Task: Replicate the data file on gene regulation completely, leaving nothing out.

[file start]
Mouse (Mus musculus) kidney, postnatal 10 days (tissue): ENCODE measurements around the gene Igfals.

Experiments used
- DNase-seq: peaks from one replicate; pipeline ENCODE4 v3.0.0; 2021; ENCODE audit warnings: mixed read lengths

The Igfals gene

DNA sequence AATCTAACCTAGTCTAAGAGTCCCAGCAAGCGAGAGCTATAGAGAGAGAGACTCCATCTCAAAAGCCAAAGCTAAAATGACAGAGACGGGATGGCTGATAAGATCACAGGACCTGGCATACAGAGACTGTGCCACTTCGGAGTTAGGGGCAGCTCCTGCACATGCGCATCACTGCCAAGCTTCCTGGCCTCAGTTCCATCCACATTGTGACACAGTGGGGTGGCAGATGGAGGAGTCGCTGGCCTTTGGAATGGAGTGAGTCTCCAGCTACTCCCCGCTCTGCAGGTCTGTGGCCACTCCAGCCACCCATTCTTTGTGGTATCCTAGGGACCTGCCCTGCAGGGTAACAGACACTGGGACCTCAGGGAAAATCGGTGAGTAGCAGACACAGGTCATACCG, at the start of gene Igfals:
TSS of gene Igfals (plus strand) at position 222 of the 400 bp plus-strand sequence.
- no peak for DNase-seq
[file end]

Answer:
Mouse (Mus musculus) kidney, postnatal 10 days (tissue): ENCODE measurements around the gene Igfals.

Experiments used
- DNase-seq: peaks from one replicate; pipeline ENCODE4 v3.0.0; 2021; ENCODE audit warnings: mixed read lengths

The Igfals gene

DNA sequence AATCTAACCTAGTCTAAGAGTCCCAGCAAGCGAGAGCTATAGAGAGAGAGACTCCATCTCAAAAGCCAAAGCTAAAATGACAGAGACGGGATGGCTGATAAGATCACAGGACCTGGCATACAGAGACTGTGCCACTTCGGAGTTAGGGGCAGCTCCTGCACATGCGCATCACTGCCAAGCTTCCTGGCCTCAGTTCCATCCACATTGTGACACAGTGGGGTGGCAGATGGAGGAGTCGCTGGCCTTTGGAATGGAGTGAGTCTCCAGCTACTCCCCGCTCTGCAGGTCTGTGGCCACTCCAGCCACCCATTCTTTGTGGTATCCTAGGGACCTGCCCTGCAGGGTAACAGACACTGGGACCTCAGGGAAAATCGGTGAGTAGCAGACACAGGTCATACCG, at the start of gene Igfals:
TSS of gene Igfals (plus strand) at position 222 of the 400 bp plus-strand sequence.
- no peak for DNase-seq